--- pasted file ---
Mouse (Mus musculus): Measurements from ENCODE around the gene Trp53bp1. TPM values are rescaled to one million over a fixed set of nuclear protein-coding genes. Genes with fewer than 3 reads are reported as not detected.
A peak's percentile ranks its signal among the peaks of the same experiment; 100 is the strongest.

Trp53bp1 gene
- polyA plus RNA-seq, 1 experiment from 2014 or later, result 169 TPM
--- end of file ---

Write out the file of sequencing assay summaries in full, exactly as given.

Mouse (Mus musculus): Measurements from ENCODE around the gene Trp53bp1. TPM values are rescaled to one million over a fixed set of nuclear protein-coding genes. Genes with fewer than 3 reads are reported as not detected.
A peak's percentile ranks its signal among the peaks of the same experiment; 100 is the strongest.

Trp53bp1 gene
- polyA plus RNA-seq, 1 experiment from 2014 or later, result 169 TPM